Research Handbook on EU Labour Law
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Research Handbook on EU Labour Law

Edited by Alan Bogg, Cathryn Costello and A. C.L. Davies

Research Handbook on EU Labour Law features contributions from leading scholars in the field. Part I addresses cross-cutting themes, such as the relationship between EU law and national law, the role of human rights in EU labour law, and the impact of austerity measures. In Part II, the contributors focus on topics in individual and collective labour law at EU level, including working time and job security. Finally, Part III offers a comprehensive overview of the EU’s interventions in equality law.
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Chapter 18: A method for intersectional discrimination in EU labour law

Iyiola Solanke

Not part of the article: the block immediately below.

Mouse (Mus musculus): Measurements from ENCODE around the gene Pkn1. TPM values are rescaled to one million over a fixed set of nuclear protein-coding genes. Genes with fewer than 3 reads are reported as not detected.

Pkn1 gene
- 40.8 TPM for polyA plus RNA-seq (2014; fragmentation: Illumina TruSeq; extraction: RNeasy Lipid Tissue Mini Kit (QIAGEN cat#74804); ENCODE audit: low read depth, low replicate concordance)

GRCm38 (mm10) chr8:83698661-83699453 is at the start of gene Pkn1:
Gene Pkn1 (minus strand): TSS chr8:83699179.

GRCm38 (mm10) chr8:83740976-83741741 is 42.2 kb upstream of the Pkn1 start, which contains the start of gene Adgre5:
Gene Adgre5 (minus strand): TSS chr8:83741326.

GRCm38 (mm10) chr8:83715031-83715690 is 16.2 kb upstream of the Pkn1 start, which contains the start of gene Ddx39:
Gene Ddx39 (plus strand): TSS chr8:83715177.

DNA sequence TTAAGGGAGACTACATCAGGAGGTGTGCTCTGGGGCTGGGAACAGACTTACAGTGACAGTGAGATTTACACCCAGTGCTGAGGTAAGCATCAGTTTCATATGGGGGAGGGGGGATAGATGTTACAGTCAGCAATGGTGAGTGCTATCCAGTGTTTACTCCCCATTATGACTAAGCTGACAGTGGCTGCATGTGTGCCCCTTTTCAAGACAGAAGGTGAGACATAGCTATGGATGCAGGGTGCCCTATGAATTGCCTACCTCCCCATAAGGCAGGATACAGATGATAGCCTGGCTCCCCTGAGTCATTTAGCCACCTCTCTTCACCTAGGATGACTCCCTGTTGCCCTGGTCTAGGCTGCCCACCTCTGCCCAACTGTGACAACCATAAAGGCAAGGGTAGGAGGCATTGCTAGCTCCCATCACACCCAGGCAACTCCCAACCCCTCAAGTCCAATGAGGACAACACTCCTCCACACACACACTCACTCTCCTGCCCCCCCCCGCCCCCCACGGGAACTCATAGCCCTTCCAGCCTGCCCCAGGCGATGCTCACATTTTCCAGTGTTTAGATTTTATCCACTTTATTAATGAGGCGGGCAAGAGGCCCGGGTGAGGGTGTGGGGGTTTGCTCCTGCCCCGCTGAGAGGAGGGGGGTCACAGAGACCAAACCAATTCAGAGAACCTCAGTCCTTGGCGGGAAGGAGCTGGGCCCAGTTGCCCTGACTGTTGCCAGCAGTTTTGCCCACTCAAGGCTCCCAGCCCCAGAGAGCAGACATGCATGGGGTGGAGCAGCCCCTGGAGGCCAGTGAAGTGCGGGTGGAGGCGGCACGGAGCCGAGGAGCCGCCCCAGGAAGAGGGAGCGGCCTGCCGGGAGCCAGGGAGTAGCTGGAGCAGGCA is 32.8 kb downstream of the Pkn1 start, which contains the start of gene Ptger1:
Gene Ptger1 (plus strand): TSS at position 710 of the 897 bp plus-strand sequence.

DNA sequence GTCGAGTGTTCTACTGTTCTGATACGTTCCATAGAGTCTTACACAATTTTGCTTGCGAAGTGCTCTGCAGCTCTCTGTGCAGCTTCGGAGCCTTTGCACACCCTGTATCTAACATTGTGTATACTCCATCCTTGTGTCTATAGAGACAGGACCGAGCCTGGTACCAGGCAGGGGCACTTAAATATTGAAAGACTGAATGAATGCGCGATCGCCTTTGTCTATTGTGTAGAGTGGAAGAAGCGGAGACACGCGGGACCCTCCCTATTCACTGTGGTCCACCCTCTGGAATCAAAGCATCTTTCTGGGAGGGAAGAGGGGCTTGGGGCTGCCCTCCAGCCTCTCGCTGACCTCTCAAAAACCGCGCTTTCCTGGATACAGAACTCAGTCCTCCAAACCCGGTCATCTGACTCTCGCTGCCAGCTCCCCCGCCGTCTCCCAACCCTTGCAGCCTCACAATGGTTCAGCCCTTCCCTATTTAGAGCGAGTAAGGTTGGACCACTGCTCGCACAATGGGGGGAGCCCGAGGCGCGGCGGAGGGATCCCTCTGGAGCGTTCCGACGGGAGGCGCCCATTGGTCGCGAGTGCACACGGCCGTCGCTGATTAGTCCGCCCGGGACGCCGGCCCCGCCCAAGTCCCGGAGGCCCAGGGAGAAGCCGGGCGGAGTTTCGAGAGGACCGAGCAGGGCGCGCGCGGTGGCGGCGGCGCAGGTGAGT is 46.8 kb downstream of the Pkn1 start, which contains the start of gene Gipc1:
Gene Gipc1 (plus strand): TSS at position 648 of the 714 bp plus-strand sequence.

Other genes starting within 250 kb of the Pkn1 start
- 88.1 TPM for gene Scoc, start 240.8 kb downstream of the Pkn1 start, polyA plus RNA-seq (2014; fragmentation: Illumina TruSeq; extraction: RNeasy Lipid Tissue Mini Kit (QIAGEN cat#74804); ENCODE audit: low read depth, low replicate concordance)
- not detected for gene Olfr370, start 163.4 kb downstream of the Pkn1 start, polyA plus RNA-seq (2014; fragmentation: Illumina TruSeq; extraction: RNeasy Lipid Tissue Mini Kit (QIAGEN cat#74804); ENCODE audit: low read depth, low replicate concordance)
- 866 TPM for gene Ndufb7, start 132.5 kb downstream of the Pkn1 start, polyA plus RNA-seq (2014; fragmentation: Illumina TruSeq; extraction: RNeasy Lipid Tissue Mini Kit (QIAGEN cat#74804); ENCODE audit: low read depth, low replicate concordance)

The year 2014 marked the 40th anniversaryof the Combahee River Collective and the 25th anniversary of its legal counterpart in anti-discrimination law, intersectionality. Intersectionality is a complex idea. It emerged to highlight the structural blindspots in anti-discrimination law that precluded a remedy for black women workers, who were invisible in law because their labour market experiences could not be attributed to either race or gender alone. They therefore existed in a legal vortex where discrimination could fester with impunity. This chapter offers a method to diagnose and remedy intersectional discrimination. My intention is to consider and contribute to the ongoing debate about intersectional discrimination in particular, as opposed to the idea of intersectionality in general. The concept of intersectionality has spread far beyond equality law. It has been welcomed as a general methodological approach in many disciplines. Despite some feminists declaring it a ‘bankrupt’ concept by 2007, scholars outside of gender studies and law have been excited by the many possibilities offered by the idea of experiences at the nexus. Sociologists have studied intersections of gender, migration and citizenship, sexuality and class, sexuality and gender; geographers look at the intersection of sexuality and space. Political scientists use intersectional analysis to frame the ‘particularities of individual experiences within the complexity of policy making in an increasingly small, technologically connected, and ideologically nuanced public square’. Medical researchers have argued that intersectionality offers huge potential to: study health and disease at different intersections of identity, social position, processes of oppression or privilege, and policies or institutional practices.

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